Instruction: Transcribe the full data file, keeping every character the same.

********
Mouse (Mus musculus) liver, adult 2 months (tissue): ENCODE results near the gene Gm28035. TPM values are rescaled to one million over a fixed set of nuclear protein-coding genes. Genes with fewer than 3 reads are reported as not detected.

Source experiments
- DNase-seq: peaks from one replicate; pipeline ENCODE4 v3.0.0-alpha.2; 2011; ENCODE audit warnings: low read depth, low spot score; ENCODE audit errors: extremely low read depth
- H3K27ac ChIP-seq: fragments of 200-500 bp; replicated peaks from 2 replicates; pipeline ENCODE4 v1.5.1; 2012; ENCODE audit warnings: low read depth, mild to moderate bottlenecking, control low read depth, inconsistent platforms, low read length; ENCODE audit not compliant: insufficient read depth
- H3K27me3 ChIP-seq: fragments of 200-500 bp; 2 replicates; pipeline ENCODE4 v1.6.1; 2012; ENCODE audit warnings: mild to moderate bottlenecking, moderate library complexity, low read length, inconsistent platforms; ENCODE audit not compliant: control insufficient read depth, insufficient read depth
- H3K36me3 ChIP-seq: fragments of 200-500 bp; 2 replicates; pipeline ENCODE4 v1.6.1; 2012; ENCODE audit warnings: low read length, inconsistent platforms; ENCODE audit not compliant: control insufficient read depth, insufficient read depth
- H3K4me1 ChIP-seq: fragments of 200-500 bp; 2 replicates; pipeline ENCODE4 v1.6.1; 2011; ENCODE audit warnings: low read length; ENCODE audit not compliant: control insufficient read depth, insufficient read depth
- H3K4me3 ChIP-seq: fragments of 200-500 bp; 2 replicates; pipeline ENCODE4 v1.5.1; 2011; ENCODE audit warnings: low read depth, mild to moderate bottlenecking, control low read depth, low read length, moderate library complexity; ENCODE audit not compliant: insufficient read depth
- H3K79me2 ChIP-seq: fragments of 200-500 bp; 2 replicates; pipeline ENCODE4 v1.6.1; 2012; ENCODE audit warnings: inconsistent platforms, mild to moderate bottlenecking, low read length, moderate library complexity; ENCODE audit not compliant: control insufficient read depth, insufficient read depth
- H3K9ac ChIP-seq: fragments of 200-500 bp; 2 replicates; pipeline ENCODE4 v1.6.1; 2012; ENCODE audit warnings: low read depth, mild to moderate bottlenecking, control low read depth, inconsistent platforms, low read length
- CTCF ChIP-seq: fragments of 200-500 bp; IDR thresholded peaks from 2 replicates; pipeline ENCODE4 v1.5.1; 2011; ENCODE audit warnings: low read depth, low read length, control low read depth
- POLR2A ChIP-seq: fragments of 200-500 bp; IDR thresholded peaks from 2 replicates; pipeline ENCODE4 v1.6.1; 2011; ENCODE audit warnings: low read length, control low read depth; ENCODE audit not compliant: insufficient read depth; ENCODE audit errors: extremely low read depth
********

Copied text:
Mouse (Mus musculus) liver, adult 2 months (tissue): ENCODE results near the gene Gm28035. TPM values are rescaled to one million over a fixed set of nuclear protein-coding genes. Genes with fewer than 3 reads are reported as not detected.

Source experiments
- DNase-seq: peaks from one replicate; pipeline ENCODE4 v3.0.0-alpha.2; 2011; ENCODE audit warnings: low read depth, low spot score; ENCODE audit errors: extremely low read depth
- H3K27ac ChIP-seq: fragments of 200-500 bp; replicated peaks from 2 replicates; pipeline ENCODE4 v1.5.1; 2012; ENCODE audit warnings: low read depth, mild to moderate bottlenecking, control low read depth, inconsistent platforms, low read length; ENCODE audit not compliant: insufficient read depth
- H3K27me3 ChIP-seq: fragments of 200-500 bp; 2 replicates; pipeline ENCODE4 v1.6.1; 2012; ENCODE audit warnings: mild to moderate bottlenecking, moderate library complexity, low read length, inconsistent platforms; ENCODE audit not compliant: control insufficient read depth, insufficient read depth
- H3K36me3 ChIP-seq: fragments of 200-500 bp; 2 replicates; pipeline ENCODE4 v1.6.1; 2012; ENCODE audit warnings: low read length, inconsistent platforms; ENCODE audit not compliant: control insufficient read depth, insufficient read depth
- H3K4me1 ChIP-seq: fragments of 200-500 bp; 2 replicates; pipeline ENCODE4 v1.6.1; 2011; ENCODE audit warnings: low read length; ENCODE audit not compliant: control insufficient read depth, insufficient read depth
- H3K4me3 ChIP-seq: fragments of 200-500 bp; 2 replicates; pipeline ENCODE4 v1.5.1; 2011; ENCODE audit warnings: low read depth, mild to moderate bottlenecking, control low read depth, low read length, moderate library complexity; ENCODE audit not compliant: insufficient read depth
- H3K79me2 ChIP-seq: fragments of 200-500 bp; 2 replicates; pipeline ENCODE4 v1.6.1; 2012; ENCODE audit warnings: inconsistent platforms, mild to moderate bottlenecking, low read length, moderate library complexity; ENCODE audit not compliant: control insufficient read depth, insufficient read depth
- H3K9ac ChIP-seq: fragments of 200-500 bp; 2 replicates; pipeline ENCODE4 v1.6.1; 2012; ENCODE audit warnings: low read depth, mild to moderate bottlenecking, control low read depth, inconsistent platforms, low read length
- CTCF ChIP-seq: fragments of 200-500 bp; IDR thresholded peaks from 2 replicates; pipeline ENCODE4 v1.5.1; 2011; ENCODE audit warnings: low read depth, low read length, control low read depth
- POLR2A ChIP-seq: fragments of 200-500 bp; IDR thresholded peaks from 2 replicates; pipeline ENCODE4 v1.6.1; 2011; ENCODE audit warnings: low read length, control low read depth; ENCODE audit not compliant: insufficient read depth; ENCODE audit errors: extremely low read depth